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Leishmania infantum xenodiagnosis from vertically infected dogs reveals significant skin tropism



Dogs are the primary reservoir for human visceral leishmaniasis due to Leishmania infantum. Phlebotomine sand flies maintain zoonotic transmission of parasites between dogs and humans. A subset of dogs is infected transplacentally during gestation, but at what stage of the clinical spectrum vertically infected dogs contribute to the infected sand fly pool is unknown.

Methodology/Principal findings

We examined infectiousness of dogs vertically infected with L. infantum from multiple clinical states to the vector Lutzomyia longipalpis using xenodiagnosis and found that vertically infected dogs were infectious to sand flies at differing rates. Dogs with mild to moderate disease showed significantly higher transmission to the vector than dogs with subclinical or severe disease. We documented a substantial parasite burden in the skin of vertically infected dogs by RT-qPCR, despite these dogs not having received intradermal parasites via sand flies. There was a highly significant correlation between skin parasite burden at the feeding site and sand fly parasite uptake. This suggests dogs with high skin parasite burden contribute the most to the infected sand fly pool. Although skin parasite load and parasitemia correlated with one another, the average parasite number detected in skin was significantly higher compared to blood in matched subjects. Thus, dermal resident parasites were infectious to sand flies from dogs without detectable parasitemia.


Together, our data implicate skin parasite burden and earlier clinical status as stronger indicators of outward transmission potential than blood parasite burden. Our studies of a population of dogs without vector transmission highlights the need to consider canine vertical transmission in surveillance and prevention strategies.

Author summary

Sand flies transmit Leishmania parasites between infected dogs and humans leading to the life-threatening tropical disease Visceral Leishmaniasis (VL). Identifying which dogs transmit parasites well to sand flies is important to curb disease spread. The offspring of both dogs and humans can also be infected vertically while in utero. Despite this, the infectiousness of dogs that receive parasites in utero to sand flies has not been thoroughly investigated. Thus, we allowed sand flies to feed on a group of vertically infected dogs at varying stages of VL disease severity and measured sand fly parasite uptake. We found vertically infected dogs were readily able to transmit parasites to the sand flies. Dogs that were most infectious had mild to moderate clinical disease and relatively high levels of parasite infection in their blood and skin. However, the level of skin infection was significantly higher than that observed in the blood, and the skin parasite load had the strongest correlation with sand fly parasite uptake. This implicates the skin may be an underappreciated driver of canine infectiousness to the sand fly vector. In addition, this work highlights that vertically infected dogs are very important parts of the transmission cycle and must be considered in all public health efforts addressing VL.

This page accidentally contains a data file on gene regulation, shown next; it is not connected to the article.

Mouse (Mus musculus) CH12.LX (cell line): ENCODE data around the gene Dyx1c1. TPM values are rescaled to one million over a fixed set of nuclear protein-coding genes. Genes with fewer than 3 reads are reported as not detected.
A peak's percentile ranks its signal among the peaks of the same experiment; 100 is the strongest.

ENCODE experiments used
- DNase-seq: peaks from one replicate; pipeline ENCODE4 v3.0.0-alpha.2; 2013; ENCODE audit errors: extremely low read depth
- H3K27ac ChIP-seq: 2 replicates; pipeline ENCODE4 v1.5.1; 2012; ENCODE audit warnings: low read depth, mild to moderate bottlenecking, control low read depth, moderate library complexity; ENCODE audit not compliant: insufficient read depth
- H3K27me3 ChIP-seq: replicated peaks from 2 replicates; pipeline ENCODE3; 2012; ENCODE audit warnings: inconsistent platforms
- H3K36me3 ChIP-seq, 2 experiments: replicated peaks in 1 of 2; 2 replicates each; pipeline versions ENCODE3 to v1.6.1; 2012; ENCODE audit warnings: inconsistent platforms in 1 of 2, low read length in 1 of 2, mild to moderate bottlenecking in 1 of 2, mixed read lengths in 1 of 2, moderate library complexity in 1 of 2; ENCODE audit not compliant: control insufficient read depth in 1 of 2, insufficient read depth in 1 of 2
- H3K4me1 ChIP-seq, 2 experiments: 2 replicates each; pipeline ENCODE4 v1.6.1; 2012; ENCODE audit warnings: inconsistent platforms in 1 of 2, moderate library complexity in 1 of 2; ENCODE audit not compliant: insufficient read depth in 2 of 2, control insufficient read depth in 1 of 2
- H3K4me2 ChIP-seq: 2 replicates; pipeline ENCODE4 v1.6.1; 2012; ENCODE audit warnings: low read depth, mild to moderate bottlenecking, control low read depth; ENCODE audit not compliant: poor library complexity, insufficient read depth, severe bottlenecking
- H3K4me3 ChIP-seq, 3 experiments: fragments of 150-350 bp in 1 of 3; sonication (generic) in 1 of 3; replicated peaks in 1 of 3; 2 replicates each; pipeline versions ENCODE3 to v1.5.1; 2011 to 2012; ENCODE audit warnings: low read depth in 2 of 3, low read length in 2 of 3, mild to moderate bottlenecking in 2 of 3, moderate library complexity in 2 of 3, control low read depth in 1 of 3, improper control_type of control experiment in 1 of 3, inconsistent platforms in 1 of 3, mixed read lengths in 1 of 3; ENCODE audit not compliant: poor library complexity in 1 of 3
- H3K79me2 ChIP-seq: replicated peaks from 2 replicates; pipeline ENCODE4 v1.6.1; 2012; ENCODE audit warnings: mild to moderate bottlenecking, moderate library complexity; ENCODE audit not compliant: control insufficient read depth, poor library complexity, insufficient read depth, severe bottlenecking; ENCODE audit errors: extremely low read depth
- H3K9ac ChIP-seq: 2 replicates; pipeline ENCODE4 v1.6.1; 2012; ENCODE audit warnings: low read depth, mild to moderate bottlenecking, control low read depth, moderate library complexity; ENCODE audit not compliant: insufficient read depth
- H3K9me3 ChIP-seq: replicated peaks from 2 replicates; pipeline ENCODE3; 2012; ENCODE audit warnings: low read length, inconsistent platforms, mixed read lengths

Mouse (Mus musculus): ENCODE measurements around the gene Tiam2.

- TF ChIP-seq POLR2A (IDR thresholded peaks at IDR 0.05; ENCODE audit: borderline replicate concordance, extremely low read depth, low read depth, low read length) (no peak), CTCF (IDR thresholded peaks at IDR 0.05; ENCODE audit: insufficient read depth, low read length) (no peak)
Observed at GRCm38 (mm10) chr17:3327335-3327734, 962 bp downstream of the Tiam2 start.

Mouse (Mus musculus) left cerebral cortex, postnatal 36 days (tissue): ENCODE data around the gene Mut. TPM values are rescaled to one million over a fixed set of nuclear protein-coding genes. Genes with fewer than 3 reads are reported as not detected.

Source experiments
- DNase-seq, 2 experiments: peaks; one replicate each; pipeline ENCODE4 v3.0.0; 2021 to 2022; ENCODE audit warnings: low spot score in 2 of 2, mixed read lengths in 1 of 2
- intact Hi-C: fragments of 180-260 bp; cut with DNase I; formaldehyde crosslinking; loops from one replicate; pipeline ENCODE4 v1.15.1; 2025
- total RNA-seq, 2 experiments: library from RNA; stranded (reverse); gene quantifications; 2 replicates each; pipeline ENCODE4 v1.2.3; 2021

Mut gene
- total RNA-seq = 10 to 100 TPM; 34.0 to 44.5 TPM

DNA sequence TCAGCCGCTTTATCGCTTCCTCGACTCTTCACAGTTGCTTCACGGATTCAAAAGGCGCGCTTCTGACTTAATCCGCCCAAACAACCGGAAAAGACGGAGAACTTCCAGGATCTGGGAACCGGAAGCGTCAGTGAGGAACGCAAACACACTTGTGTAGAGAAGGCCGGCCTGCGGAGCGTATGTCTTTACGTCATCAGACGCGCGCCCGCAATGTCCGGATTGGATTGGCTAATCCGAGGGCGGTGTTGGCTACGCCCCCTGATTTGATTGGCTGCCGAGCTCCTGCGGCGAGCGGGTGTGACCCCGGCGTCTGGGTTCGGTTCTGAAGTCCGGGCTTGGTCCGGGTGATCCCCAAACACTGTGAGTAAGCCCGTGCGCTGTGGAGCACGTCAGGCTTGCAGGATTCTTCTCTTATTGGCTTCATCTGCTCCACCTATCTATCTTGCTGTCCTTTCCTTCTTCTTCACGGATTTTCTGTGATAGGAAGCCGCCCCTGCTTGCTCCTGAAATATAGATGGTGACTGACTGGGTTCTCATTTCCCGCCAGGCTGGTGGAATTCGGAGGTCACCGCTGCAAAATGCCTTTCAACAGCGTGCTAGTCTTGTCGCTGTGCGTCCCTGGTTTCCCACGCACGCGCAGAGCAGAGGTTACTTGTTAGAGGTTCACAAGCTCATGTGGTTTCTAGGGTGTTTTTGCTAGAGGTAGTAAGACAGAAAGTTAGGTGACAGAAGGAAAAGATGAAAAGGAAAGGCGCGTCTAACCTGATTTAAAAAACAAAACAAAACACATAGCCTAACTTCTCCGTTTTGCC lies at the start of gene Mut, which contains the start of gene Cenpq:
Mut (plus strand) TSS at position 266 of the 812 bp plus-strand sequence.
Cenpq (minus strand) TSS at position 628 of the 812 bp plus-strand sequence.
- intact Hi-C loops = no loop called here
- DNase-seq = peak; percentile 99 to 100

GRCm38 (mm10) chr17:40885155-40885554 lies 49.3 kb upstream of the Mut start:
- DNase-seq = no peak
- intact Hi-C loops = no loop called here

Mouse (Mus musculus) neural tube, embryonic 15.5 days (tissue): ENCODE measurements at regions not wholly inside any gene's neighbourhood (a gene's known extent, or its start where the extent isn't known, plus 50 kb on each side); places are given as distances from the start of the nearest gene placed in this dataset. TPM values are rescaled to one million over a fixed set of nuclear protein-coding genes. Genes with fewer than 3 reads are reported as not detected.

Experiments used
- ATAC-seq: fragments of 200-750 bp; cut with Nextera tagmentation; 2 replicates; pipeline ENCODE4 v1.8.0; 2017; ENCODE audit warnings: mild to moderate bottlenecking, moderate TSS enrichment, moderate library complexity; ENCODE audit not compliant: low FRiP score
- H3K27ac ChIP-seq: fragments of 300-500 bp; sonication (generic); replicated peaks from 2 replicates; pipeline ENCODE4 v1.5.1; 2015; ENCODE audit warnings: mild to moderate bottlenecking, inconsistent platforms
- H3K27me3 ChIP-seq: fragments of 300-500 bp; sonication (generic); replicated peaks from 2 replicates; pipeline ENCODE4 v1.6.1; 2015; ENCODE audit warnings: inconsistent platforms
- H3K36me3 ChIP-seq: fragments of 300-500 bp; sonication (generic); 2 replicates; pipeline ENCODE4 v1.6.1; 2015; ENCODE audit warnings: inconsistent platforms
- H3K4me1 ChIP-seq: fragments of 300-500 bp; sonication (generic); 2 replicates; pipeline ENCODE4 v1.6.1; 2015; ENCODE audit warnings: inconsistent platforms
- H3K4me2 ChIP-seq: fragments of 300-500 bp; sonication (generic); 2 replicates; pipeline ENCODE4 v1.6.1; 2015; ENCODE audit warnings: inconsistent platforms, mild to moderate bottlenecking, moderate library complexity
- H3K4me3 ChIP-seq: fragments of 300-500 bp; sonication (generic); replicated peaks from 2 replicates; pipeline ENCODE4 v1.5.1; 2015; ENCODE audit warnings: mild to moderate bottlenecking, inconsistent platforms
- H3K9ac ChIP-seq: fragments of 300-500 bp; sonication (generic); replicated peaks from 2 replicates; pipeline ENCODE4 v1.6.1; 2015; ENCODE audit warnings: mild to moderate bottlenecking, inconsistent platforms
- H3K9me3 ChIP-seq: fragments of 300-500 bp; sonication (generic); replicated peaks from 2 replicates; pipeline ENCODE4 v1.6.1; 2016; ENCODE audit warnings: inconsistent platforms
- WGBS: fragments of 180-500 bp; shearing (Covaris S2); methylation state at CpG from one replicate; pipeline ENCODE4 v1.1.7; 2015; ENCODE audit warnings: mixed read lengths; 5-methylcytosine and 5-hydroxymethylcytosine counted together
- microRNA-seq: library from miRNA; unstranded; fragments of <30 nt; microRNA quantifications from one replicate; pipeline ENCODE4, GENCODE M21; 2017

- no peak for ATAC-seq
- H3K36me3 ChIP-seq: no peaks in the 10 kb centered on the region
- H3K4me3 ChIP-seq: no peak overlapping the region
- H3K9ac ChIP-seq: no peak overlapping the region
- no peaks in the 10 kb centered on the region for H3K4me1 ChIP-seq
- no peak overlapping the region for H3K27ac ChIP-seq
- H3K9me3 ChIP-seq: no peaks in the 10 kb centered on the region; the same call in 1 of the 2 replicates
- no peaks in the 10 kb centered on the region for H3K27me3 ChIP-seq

Visceral leishmaniasis (VL) is caused by protozoan Leishmania infantum and L. donovani parasites, killing an estimated 30,000 people annually [1]. In L. infantum endemic areas, dogs are the primary domestic reservoir driving zoonotic VL [24]. Vector transmission by phlebotomine sand flies is the predominant mode of parasite transmission; however, transplacental transmission has been demonstrated in both humans and dogs infected with L. infantum [48]. In the United States, L. infantum is enzootic in hunting dogs and vertical transmission alone maintains infection within this population [9,10]. As human VL is inextricably linked to canine infection, understanding factors underlying transmission from vertically L. infantum-infected dogs to sand flies is of utmost public health concern.

Epidemiological modeling and experimental findings support that a fraction of L. infantum infected dogs, termed ‘super-spreaders’, disproportionately contribute to the pool of infectious sand flies [11,12]. Several groups have applied xenodiagnosis, the gold standard for measuring pathogen transmissibility from an infected host to an insect vector, in an effort to identify risk factors associated with increased canine transmission to sand flies [1315]. Parasitemia and clinical status are the most commonly identified correlates of infectiousness to sand flies [1618]. However, widely variable amounts of parasite uptake after xenodiagnosis between sand flies fed on the same host indicates other microenvironmental factors influence this interaction [19].